Is It Illegal to Drive With a Lightbar On?

An illumination device in the form of a bar that contains numerous bulbs and is capable of producing a light beam with an intensity of more than 30 candlepower is referred to as a ‘light bar lighting device.

The advantages of light bars include enhanced eyesight and visibility, which makes them an excellent complement for drivers who travel in low-light conditions.

Although, based on where you reside, you may be unable to utilize light bars on the highway due to regulatory constraints. In this article, we’ll go over the specifics of those limitations, as well as how you might avoid having your light bar being illegal.

Using Light Bars On Streets

Light bars can’t be used on the street. It is unlawful to drive on highways with a LED light bar switched on due to the intensity of the illumination they produce. In fact, merely turning them off isn’t enough of a countermeasure.

While the car is being driven on public roadways, it is necessary to utilize cover on light bars. These covers guarantee that even if the lights are accidentally switched-on on the streets, then they won’t be a distraction for approaching cars.

Even though the usage of light bars is advised while traveling off-road, it is very risky to do so on public highways. As a result, several states have made the usage of light bars illegal. You’ll need to be familiar with the state’s rules regulating off-road illumination if you want to avoid receiving a penalty.

Few Terms Regarding the Legalization of Using Light Bars

Lighting for Auxiliary Purposes

Most states’ rules do not expressly address off-roading light bars, which becomes an issue. The vast majority of the time, light bars will be classified as “auxiliary lights.” Auxiliary lights are categorized into three parts: fog lighting, driving lighting systems, and off-road lightbulbs.

Fog light bulbs are the most common kind of auxiliary light. These lights may help visibility, but they aren’t as vital as headlights in the same manner that they are.

As a result, in jurisdictions where just two auxiliary lightings are permitted, a pair of fog light bulbs is all that is permitted to be used while driving.


The placement of the mounting site is regulated by the majority of states as well. This is mostly for the purpose of distinguishing between fog light bulbs and off-roading lighting.

Because of the height limits, the mounting space is reduced to the point where anything above the grille will not fit. The ability of lifted automobiles to travel will be further restricted since measurements are obtained from the road’s pavement.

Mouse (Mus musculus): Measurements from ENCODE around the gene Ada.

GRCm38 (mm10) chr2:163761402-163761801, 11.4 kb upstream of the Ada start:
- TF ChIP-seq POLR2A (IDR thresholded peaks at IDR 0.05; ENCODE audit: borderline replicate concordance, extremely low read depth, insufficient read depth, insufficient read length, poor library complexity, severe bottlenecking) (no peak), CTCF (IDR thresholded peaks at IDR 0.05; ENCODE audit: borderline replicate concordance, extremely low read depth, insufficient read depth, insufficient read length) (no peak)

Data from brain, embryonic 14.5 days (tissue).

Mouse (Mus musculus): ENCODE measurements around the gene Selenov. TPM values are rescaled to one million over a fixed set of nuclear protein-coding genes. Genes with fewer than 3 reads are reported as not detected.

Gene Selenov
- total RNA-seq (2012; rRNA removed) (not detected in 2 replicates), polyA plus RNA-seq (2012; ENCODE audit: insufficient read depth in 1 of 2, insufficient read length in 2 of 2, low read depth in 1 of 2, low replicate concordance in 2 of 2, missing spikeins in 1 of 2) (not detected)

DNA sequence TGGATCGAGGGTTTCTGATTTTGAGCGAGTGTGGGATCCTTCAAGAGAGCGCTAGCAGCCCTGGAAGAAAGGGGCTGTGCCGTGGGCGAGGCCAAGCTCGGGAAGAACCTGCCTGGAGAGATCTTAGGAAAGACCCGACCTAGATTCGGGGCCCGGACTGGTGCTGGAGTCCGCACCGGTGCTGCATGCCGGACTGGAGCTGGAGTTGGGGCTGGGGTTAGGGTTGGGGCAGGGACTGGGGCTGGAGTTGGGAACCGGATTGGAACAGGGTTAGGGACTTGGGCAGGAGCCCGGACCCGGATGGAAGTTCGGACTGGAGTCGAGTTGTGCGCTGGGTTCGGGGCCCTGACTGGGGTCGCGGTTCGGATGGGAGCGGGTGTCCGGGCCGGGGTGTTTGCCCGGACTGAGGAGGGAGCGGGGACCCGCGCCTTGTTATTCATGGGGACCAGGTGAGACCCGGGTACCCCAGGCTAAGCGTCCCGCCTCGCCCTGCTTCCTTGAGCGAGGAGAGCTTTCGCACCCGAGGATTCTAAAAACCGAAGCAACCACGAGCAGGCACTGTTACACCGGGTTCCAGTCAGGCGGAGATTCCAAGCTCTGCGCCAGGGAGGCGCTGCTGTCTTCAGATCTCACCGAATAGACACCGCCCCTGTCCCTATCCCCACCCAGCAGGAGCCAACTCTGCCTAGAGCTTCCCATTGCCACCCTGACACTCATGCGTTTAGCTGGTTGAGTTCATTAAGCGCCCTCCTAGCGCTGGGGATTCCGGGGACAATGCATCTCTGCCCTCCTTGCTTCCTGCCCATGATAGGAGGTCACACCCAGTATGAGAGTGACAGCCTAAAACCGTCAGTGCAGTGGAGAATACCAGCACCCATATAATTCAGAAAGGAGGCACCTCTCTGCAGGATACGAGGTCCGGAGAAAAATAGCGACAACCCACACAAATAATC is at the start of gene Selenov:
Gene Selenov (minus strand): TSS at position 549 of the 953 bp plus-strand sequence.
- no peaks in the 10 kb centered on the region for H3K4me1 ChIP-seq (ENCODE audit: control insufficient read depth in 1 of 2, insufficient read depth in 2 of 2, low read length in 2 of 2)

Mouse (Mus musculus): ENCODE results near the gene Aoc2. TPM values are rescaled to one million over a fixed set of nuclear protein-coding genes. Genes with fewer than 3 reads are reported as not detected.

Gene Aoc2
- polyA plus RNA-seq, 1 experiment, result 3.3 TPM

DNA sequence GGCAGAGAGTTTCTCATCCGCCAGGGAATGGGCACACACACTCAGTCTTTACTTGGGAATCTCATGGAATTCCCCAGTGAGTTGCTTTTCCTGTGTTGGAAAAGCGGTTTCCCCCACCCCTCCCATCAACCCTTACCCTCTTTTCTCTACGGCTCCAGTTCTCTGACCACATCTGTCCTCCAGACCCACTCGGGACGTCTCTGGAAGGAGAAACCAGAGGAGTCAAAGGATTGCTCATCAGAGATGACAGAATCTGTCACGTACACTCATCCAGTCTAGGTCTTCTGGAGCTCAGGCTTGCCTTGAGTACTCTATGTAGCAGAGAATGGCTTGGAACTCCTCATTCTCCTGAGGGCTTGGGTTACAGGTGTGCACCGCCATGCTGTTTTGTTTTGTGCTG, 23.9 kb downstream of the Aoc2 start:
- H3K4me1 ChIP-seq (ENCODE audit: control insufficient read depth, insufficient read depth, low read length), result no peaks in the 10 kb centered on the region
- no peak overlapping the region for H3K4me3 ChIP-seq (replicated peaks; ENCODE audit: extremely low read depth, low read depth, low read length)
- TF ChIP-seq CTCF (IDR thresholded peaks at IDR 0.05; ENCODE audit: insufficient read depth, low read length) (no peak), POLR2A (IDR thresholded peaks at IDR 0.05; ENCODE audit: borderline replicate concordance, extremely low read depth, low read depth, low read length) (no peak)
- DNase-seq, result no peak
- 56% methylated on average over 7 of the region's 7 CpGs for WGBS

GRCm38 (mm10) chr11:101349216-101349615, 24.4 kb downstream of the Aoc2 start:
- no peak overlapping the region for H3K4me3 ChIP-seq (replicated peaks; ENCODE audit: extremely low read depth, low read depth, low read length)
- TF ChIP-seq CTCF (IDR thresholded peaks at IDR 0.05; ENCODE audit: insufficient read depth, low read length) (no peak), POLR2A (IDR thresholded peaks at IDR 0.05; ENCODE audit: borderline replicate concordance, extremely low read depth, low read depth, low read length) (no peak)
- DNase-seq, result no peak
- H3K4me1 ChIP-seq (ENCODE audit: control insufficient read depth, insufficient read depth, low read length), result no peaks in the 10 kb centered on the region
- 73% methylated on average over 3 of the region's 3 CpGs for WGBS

Some street-authorized light bars are mounted at or below the height of the vehicle’s headlights. The use of these devices may increase safety for persons who often drive on open streets in rural areas without breaching the law.

Candlepower (Lumens)

Lumens are the most often used unit of measurement for light output. This implies that off-road lighting will promote the lumen output of their lighting on their packaging and signage. Regrettably, most states specify their legal restrictions in terms of lumen output rather than wattage.

Candlepower is a term that is as out of time as you would expect. Using the formula above, multiply candlepower by 13 to get lumens.

Lighting Color

Color limits are among the few things that remain consistent across state boundaries. Forward pointing lighting cannot be painted with the colors red, blue, or any other color related to legal organizations.

Additionally, they are unable to flash or blink. Many states require that lights be bright and white in order to be legal.

For turn signals in the U. S., the color amber is utilized, whereas red is used for taillights or emergency lights, and white is used for front-facing lights.

DOT Certification

When it comes to lighting requirements, several states rely on the Federal Transportation department rather than developing their own. The Department of Transportation emblem will be shown on DOT certified lights. DOT does not often examine off-roading lights; thus, this basically eliminates them from consideration.

Light Bar laws by State

While we’ll be giving a list to ensure the state requirements regarding the laws of using light bars. Here is the table, given below:




Off-road lighting must be turned off and wrapped with a transparent cover while traveling on public highways.


It is required that any lights with a luminous output larger than 350 candlepower (4000 lumens) be focused such that no portion of the beam strikes 80 feet away from the car.


Only four lights are permitted in front of a car, and they must comply with all applicable lighting regulations.

New York

Despite the fact that it is not strictly forbidden, all auxiliary lighting can’t produce more than 35 candlepower (400 lumens). Light bars with much less than 35 candlepower are not available for purchase.


It is against the law to drive with light bars activated.

Final Note

Off-roading transformation or upgrading lighting systems like light bars are quite common. Light bars give powerful, direct illumination to people who go off-road on a regular basis.

Doesn’t matter where you go, using a light bar cover is by far the most convenient approach to ensure that you remain on good terms with the authorities. Even if you mistakenly switch on the light bar, a cover ensures that you do not jeopardize your safety by doing so.

In summary, a light bar cover is an excellent kind of protection against future tickets.

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